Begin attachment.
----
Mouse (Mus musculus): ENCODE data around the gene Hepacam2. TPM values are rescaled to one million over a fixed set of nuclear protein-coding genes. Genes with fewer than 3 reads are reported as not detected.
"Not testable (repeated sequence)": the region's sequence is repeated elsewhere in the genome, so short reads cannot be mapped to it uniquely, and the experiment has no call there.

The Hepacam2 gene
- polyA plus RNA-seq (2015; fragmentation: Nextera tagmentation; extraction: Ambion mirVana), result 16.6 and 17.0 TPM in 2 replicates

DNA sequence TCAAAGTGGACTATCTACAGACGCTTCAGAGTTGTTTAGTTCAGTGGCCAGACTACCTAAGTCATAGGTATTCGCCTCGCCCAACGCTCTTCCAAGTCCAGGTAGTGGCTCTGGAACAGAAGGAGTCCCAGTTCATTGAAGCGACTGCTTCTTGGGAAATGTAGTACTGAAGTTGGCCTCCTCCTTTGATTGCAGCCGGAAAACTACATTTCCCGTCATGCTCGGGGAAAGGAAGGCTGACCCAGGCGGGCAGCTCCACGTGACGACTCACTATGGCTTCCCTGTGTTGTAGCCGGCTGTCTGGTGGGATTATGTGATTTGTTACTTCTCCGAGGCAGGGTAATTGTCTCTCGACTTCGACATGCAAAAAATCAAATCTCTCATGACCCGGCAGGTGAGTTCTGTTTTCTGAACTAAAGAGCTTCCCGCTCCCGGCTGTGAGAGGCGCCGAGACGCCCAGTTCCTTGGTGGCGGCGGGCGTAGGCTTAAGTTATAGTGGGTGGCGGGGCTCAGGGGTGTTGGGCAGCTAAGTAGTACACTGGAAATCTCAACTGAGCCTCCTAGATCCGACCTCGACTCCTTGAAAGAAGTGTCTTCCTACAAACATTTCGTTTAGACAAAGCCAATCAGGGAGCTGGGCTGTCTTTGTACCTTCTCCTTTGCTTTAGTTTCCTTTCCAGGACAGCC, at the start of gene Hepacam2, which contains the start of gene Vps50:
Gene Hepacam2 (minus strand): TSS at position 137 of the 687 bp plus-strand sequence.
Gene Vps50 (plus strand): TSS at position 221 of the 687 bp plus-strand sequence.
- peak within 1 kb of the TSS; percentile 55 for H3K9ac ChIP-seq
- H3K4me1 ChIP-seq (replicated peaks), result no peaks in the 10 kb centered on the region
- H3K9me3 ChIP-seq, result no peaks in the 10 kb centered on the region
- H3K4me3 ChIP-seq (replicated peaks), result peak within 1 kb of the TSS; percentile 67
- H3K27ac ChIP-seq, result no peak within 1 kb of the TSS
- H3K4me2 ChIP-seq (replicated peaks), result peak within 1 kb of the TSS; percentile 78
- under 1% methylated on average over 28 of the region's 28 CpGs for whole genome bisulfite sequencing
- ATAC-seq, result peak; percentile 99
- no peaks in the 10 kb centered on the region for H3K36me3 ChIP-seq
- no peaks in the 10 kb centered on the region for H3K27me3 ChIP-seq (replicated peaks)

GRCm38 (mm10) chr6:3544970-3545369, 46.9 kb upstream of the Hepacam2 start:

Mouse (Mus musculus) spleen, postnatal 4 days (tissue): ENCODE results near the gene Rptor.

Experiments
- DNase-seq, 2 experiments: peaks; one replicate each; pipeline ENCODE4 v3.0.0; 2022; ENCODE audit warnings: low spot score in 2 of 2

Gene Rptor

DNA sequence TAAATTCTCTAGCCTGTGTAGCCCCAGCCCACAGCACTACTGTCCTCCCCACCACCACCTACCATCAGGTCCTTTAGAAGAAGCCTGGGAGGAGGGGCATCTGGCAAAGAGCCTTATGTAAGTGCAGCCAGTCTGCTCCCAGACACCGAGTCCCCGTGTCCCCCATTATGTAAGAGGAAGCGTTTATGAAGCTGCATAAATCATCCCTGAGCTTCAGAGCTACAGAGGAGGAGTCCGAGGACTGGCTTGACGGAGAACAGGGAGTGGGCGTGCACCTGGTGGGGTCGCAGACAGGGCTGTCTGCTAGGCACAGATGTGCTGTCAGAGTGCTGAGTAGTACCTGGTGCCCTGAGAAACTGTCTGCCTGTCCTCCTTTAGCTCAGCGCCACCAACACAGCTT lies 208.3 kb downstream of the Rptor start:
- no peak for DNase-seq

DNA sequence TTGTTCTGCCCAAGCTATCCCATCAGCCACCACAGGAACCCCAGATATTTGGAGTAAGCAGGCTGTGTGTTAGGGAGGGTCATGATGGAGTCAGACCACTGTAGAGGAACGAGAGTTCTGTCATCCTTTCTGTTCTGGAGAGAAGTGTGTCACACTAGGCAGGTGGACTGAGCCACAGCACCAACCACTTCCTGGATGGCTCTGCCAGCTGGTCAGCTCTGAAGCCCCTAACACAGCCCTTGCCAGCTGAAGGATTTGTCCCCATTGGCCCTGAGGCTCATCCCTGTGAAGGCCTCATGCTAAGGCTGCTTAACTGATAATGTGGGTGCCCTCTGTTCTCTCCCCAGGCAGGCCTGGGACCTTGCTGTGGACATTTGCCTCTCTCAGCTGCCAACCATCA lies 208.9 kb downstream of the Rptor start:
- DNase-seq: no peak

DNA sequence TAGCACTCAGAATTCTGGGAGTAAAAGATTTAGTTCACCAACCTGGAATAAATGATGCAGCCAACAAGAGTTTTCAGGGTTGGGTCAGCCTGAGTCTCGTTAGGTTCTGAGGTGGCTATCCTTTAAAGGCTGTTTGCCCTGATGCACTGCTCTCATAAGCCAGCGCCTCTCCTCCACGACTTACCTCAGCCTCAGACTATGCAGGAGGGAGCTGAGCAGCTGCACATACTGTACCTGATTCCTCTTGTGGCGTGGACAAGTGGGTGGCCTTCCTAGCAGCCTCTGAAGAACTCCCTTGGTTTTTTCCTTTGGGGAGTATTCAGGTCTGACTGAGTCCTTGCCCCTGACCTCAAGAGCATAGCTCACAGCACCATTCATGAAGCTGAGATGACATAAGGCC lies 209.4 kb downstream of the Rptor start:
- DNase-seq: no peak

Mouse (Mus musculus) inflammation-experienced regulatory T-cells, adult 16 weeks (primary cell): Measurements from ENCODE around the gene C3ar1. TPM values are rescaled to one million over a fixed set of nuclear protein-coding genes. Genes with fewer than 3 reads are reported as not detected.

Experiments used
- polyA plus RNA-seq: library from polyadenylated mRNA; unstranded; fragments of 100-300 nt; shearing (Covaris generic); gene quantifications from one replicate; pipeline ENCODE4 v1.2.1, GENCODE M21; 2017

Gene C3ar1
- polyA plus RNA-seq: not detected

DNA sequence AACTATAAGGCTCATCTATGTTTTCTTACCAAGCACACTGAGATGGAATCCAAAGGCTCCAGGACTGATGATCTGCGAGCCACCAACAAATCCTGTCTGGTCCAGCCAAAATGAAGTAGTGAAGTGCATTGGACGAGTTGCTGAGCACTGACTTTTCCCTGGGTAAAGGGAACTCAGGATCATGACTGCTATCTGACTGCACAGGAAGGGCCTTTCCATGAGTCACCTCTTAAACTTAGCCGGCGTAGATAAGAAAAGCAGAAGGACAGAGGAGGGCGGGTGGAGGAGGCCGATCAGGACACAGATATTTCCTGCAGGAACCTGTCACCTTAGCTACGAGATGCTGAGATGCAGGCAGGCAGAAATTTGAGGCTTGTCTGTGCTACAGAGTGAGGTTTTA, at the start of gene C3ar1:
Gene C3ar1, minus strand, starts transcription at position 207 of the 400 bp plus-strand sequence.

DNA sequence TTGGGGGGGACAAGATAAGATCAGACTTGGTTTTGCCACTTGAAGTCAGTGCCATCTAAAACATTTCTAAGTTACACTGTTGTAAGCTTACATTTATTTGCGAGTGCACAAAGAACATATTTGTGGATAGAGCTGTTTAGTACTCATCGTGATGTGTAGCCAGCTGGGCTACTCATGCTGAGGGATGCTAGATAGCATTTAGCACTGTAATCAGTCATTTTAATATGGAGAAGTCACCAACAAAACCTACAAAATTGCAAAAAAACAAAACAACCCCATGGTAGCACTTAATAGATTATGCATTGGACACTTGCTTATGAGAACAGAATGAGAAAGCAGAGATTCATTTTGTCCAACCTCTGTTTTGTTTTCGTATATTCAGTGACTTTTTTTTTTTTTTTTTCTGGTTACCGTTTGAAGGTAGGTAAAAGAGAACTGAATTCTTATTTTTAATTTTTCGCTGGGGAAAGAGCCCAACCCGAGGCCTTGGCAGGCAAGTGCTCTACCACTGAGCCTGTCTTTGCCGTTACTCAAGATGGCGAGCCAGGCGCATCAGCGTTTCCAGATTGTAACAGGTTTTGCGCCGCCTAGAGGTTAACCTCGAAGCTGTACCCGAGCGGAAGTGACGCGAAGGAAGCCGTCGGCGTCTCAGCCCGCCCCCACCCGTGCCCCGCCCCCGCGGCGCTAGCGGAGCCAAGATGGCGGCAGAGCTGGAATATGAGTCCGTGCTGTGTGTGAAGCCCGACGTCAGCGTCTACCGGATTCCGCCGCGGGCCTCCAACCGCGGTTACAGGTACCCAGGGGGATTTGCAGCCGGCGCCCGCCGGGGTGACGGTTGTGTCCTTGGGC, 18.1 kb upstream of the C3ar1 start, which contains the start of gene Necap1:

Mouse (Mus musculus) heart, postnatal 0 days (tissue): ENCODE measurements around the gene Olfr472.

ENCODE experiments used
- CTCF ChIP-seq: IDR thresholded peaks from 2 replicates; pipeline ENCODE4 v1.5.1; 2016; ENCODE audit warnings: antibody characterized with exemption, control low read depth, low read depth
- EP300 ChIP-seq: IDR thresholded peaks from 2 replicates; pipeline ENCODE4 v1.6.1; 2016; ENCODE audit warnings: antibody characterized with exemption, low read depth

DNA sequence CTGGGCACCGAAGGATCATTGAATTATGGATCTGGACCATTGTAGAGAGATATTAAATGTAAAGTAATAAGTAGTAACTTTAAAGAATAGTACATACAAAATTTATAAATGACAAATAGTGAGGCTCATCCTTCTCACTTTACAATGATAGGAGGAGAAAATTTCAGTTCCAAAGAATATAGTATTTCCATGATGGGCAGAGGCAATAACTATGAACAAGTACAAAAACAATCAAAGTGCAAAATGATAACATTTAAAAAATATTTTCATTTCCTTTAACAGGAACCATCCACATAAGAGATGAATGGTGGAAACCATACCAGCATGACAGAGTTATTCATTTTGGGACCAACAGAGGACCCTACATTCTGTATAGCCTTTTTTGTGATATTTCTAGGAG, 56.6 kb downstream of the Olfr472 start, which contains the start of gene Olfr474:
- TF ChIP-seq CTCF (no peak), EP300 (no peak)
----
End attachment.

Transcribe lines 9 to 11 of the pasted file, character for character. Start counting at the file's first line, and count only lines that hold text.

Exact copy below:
- H3K4me1 ChIP-seq (replicated peaks), result no peaks in the 10 kb centered on the region
- H3K9me3 ChIP-seq, result no peaks in the 10 kb centered on the region
- H3K4me3 ChIP-seq (replicated peaks), result peak within 1 kb of the TSS; percentile 67